Easy as Pie
Overclocking your Raspberry Pi 4, which involves purposely running your computer's clock speeds at a rate beyond where it was designed to run, is simple, and all the software you need to do it is included with the default setup utilities.
When you're done with the details like setting a password and getting on a network, you'll run across the overclock item in the setup tools. All you need to do is click the entry, read everything that's presented to you, and choose what level of overclocking you want to try.
It's important to remember two things here. First, your Pi may not be stable at the setting you choose, and if things go poorly, you might have to start all over again from scratch. Make sure you have a backup of anything important if you try it.
The second thing is that overclocking makes heat, and you'll probably want to use a set of heatsinks. The good news is that they are super easy to use and inexpensive. Plus, there's a set you can buy just for your Raspberry Pi 4. Better safe than sorry.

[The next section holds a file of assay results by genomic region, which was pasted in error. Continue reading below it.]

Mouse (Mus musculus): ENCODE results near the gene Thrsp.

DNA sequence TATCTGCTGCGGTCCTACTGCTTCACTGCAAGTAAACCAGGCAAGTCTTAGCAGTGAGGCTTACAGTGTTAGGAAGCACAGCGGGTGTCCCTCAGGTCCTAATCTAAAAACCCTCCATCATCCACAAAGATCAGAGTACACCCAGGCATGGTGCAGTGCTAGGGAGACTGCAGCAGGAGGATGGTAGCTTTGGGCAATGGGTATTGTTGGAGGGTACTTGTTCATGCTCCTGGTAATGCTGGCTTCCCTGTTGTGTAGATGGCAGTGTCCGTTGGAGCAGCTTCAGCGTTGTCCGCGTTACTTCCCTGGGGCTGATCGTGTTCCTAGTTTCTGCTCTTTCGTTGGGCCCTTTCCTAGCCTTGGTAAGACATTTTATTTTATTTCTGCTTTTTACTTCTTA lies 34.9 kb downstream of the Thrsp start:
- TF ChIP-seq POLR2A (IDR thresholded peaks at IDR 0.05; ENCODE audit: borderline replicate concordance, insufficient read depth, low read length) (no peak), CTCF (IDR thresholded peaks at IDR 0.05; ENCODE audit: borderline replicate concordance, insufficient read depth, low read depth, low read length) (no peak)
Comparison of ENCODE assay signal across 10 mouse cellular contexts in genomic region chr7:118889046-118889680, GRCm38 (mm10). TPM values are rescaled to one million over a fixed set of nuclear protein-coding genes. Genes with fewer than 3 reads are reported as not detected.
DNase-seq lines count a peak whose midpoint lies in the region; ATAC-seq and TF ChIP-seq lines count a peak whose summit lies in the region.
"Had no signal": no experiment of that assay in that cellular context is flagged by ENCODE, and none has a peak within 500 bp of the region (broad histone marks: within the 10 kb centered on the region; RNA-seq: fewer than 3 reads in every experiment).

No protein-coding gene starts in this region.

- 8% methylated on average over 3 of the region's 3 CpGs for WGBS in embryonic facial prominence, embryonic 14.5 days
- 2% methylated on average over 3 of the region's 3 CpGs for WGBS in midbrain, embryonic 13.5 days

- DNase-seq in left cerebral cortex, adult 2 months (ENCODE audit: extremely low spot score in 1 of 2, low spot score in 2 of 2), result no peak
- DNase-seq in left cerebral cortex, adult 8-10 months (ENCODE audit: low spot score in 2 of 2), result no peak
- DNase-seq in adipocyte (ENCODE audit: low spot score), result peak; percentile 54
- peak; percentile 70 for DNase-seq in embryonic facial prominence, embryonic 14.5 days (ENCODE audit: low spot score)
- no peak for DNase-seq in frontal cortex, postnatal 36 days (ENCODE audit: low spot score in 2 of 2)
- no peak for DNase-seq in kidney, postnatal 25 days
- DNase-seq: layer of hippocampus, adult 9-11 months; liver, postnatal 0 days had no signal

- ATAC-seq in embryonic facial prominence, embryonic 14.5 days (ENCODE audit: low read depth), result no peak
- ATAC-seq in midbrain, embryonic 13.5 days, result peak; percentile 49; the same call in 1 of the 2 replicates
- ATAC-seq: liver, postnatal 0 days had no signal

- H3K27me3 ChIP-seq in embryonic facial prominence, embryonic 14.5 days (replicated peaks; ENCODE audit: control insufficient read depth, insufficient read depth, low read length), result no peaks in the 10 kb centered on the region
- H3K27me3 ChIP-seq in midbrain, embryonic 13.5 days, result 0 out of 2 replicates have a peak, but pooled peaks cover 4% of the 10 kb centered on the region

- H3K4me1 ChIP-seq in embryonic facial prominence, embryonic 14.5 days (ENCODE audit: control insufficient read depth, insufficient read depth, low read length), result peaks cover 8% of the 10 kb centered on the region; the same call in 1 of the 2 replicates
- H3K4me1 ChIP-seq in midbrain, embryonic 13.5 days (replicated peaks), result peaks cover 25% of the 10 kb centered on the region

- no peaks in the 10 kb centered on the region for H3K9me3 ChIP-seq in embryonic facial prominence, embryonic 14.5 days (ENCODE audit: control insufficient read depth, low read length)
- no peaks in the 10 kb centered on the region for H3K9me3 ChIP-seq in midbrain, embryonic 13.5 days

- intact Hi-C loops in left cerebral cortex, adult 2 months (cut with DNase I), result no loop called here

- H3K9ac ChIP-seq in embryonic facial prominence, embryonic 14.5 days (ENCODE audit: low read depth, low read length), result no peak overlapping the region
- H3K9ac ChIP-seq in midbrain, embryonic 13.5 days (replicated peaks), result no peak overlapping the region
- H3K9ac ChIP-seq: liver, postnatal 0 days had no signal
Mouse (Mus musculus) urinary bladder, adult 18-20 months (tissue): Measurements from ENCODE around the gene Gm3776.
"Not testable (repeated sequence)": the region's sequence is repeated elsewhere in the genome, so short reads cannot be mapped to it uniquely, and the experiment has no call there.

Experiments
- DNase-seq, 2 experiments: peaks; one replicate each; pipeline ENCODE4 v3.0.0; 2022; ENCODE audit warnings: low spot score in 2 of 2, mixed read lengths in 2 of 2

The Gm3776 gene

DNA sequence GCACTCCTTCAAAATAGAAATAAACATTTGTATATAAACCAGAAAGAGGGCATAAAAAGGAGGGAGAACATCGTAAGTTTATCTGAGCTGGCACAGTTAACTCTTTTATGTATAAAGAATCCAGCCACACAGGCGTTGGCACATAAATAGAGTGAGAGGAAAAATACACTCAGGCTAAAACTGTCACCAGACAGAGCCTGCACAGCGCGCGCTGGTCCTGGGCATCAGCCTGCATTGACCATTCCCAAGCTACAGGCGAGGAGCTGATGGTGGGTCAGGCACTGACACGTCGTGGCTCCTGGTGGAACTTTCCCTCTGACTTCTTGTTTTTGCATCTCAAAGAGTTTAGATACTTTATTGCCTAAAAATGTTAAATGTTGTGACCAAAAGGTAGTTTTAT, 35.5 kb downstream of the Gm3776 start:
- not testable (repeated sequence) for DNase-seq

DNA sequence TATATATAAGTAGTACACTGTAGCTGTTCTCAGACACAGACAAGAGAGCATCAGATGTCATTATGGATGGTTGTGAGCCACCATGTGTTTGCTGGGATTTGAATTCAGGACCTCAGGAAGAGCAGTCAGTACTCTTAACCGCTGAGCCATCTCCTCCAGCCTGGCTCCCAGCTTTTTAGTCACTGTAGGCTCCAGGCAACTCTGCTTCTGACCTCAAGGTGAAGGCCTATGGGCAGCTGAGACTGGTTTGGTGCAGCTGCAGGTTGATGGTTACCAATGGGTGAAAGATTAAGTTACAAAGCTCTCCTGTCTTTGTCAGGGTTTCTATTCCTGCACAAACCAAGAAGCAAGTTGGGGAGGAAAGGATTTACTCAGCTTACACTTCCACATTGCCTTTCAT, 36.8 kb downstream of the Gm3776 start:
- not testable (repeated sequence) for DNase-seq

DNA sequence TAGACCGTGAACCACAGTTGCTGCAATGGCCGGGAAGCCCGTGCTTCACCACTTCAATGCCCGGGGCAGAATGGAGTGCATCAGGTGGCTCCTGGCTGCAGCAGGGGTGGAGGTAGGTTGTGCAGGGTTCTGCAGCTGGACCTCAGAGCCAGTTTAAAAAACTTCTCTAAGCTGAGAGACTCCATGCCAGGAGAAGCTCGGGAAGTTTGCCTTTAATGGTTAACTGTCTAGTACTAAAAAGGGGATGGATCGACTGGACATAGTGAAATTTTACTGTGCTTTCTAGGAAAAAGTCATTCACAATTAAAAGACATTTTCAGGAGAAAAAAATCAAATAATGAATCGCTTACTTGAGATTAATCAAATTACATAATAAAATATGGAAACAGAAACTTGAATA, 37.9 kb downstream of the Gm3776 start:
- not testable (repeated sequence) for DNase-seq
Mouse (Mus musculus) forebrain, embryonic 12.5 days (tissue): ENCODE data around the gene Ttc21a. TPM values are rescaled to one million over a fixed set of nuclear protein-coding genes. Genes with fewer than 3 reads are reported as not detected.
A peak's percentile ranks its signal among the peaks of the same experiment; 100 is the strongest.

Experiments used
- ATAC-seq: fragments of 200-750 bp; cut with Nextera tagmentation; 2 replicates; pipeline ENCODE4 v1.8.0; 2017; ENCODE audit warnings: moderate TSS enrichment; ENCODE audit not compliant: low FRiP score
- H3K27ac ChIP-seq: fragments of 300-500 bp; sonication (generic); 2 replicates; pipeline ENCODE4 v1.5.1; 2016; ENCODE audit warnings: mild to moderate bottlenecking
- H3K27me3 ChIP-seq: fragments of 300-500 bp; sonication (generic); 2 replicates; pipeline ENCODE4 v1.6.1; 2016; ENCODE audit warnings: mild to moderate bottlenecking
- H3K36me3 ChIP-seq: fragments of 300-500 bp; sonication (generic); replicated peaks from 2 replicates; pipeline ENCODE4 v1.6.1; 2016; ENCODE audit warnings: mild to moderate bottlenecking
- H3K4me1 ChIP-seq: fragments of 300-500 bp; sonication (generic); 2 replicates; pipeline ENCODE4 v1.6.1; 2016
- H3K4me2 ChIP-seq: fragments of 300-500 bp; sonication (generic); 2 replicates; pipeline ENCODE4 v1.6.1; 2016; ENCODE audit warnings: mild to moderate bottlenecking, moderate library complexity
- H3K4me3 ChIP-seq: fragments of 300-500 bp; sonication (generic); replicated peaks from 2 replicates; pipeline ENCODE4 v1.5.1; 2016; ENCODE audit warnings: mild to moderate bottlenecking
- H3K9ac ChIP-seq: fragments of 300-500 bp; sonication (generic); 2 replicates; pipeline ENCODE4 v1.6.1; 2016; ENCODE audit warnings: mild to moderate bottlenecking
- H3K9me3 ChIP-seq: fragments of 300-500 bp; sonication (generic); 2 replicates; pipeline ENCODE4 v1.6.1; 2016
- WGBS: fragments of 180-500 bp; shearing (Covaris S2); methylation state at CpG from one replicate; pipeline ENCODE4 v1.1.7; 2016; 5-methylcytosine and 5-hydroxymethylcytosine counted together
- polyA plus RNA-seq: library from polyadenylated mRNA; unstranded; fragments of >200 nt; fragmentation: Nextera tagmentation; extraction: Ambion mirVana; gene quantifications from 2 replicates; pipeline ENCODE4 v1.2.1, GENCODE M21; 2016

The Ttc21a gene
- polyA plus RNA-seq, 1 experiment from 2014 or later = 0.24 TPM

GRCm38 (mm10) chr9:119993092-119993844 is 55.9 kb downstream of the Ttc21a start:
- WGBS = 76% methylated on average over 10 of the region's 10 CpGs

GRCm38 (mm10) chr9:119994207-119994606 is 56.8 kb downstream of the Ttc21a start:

If you decide to overclock and see a bit of random "wonkiness" here and there, you'll probably want to dial things down a notch or remove the overclock completely. Do that the same way you initiated it, through the setup utilities.
New kid on the block
Big bump in power
The Raspberry Pi version 4 is a bump up in every spec from the previous model. It's also available with three different memory sizes — 1GB, 2GB, and 4GB — to be the right fit for any project.
Built for the tweaker
If you are using your Raspberry Pi 4 in a way that's not quite within the recommended specifications, a set of heatsinks goes a long way towards keeping everything cool.
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